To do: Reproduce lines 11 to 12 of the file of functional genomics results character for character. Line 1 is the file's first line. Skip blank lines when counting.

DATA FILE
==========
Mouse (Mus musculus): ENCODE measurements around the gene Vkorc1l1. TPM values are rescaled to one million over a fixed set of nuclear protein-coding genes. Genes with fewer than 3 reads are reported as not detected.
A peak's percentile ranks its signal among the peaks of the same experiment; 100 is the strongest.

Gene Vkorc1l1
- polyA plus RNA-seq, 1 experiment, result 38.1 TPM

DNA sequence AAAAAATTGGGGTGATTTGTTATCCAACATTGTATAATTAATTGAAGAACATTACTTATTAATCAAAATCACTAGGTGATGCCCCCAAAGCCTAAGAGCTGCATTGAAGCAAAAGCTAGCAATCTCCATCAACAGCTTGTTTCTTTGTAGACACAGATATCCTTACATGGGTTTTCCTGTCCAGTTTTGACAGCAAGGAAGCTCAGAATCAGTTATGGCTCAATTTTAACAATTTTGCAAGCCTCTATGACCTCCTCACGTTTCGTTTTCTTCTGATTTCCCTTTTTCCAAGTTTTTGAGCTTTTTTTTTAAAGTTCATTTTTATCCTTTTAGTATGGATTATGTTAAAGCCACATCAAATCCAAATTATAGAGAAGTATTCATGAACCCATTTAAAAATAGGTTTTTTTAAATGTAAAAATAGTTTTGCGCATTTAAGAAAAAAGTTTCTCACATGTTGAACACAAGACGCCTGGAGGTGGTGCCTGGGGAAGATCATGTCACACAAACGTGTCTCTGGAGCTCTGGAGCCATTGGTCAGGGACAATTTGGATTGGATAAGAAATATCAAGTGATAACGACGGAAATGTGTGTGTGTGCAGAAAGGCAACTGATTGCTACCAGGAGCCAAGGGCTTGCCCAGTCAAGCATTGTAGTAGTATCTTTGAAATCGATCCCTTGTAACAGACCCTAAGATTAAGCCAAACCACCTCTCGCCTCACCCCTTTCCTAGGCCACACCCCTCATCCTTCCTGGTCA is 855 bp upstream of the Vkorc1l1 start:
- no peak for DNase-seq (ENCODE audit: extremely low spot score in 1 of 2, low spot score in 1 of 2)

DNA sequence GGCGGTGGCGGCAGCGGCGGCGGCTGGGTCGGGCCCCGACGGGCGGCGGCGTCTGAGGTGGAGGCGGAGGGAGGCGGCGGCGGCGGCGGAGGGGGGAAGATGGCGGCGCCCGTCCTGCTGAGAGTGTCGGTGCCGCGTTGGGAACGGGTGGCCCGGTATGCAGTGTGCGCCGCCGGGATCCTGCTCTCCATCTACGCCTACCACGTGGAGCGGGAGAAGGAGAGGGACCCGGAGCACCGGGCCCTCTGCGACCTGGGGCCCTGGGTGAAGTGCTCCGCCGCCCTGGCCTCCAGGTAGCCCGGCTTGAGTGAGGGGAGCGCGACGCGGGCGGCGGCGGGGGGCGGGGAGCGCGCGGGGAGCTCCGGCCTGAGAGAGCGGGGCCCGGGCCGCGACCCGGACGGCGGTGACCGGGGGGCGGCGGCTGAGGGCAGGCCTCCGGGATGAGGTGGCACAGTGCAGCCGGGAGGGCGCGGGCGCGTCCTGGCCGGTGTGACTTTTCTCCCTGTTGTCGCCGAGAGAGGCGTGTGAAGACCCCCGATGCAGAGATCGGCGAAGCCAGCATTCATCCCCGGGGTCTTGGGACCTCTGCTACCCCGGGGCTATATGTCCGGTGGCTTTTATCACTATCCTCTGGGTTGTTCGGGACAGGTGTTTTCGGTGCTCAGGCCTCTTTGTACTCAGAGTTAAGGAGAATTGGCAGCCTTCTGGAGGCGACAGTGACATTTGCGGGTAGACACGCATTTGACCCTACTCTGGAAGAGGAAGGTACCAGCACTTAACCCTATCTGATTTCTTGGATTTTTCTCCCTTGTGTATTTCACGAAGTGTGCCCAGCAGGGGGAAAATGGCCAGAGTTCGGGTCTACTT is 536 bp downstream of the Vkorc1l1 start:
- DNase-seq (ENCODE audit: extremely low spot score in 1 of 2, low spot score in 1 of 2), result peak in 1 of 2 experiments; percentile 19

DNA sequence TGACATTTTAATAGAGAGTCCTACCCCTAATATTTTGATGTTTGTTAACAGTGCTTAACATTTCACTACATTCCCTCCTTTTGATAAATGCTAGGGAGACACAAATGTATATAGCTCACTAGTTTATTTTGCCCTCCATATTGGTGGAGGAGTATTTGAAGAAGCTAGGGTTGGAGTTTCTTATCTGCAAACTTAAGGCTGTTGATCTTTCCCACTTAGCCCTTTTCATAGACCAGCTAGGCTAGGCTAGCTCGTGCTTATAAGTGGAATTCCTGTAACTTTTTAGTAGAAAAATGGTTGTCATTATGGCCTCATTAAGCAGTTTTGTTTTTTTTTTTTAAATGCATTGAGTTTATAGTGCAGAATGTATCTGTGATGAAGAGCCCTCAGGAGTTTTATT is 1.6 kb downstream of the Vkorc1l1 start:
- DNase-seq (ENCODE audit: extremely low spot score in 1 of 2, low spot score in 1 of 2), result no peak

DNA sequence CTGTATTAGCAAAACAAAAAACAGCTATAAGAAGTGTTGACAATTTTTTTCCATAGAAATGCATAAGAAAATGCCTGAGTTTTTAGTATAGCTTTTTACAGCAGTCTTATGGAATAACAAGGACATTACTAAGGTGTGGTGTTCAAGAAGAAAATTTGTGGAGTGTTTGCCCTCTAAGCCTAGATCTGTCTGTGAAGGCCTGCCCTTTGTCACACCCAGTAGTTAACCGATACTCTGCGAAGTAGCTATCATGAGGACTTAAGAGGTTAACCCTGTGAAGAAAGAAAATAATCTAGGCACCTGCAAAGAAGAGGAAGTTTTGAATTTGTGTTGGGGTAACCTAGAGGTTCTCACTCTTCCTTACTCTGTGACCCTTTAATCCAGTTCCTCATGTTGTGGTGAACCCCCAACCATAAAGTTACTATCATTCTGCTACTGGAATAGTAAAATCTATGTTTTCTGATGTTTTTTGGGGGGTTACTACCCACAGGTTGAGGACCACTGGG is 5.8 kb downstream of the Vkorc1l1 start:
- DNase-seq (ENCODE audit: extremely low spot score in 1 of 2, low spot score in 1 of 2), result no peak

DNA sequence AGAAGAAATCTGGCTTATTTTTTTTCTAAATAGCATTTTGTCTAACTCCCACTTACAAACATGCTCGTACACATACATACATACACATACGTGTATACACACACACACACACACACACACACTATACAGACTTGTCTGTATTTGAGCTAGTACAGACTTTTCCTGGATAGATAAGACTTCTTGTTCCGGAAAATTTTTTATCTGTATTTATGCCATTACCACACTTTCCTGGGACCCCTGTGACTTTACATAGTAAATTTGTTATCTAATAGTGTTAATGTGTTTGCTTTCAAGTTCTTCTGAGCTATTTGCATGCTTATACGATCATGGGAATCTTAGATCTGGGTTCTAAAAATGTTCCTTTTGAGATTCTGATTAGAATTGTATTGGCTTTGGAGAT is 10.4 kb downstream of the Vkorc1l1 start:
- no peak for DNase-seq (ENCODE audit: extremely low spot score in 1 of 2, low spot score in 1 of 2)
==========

DNA sequence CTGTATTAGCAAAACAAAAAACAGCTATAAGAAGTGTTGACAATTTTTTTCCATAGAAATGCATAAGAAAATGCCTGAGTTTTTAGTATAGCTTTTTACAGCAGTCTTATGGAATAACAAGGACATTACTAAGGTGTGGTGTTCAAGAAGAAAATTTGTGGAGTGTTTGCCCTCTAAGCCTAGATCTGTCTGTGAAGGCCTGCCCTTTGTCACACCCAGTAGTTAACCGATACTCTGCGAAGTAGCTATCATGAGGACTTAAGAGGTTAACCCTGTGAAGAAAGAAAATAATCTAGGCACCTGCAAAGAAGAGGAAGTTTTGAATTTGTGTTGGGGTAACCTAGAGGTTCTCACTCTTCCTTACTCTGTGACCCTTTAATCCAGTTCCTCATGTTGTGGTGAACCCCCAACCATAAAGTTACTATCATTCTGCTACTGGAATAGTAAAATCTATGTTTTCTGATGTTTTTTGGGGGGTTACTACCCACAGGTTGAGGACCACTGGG is 5.8 kb downstream of the Vkorc1l1 start:
- DNase-seq (ENCODE audit: extremely low spot score in 1 of 2, low spot score in 1 of 2), result no peak